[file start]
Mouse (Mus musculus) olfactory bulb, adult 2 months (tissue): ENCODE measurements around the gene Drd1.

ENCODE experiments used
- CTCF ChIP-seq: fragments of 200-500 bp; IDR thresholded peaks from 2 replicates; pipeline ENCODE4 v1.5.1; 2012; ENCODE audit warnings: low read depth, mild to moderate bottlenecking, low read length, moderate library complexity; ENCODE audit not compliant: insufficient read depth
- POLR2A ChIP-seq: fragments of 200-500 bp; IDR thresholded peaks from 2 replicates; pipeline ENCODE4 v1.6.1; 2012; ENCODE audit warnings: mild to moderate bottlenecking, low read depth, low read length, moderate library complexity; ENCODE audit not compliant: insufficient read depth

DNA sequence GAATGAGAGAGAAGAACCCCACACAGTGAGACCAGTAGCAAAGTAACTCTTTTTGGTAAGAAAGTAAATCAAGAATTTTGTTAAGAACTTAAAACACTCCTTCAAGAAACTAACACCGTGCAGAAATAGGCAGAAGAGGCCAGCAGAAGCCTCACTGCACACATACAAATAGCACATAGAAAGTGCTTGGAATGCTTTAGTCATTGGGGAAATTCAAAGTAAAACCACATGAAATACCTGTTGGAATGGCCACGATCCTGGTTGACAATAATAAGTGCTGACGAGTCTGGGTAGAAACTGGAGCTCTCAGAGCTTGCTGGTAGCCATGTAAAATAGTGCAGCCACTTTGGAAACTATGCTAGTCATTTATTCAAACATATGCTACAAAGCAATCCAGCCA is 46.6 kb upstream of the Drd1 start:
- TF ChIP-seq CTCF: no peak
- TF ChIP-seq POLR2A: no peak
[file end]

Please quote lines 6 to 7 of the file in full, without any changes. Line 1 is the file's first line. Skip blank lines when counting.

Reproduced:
- TF ChIP-seq CTCF: no peak
- TF ChIP-seq POLR2A: no peak